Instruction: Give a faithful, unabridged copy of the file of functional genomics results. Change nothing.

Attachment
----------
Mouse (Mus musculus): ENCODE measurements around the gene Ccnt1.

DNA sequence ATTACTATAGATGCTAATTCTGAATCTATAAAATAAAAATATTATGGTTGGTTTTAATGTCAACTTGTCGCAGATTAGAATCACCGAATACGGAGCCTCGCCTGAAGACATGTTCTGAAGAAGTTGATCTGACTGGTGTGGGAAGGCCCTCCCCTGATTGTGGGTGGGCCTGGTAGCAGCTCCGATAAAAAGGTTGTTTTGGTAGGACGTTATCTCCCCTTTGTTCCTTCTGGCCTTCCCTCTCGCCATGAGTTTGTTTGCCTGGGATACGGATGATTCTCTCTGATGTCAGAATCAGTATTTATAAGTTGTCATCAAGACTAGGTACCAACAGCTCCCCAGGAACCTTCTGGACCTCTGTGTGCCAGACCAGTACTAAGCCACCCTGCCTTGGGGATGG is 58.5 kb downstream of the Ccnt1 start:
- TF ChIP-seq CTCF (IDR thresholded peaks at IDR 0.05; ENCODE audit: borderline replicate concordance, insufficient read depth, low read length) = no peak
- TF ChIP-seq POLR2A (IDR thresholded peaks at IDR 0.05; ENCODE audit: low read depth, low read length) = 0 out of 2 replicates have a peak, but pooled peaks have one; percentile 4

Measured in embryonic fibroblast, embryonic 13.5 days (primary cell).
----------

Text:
Mouse (Mus musculus): ENCODE measurements around the gene Ccnt1.

DNA sequence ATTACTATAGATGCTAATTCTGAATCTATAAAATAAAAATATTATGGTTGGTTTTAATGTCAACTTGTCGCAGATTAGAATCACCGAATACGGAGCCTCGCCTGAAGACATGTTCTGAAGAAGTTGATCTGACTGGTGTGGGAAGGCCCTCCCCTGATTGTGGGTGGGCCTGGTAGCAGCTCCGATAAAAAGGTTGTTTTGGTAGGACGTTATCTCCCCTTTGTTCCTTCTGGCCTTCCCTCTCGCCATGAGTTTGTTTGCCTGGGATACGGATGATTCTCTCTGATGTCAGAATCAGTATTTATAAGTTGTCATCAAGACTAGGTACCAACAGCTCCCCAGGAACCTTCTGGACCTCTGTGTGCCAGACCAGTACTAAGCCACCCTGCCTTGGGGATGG is 58.5 kb downstream of the Ccnt1 start:
- TF ChIP-seq CTCF (IDR thresholded peaks at IDR 0.05; ENCODE audit: borderline replicate concordance, insufficient read depth, low read length) = no peak
- TF ChIP-seq POLR2A (IDR thresholded peaks at IDR 0.05; ENCODE audit: low read depth, low read length) = 0 out of 2 replicates have a peak, but pooled peaks have one; percentile 4

Measured in embryonic fibroblast, embryonic 13.5 days (primary cell).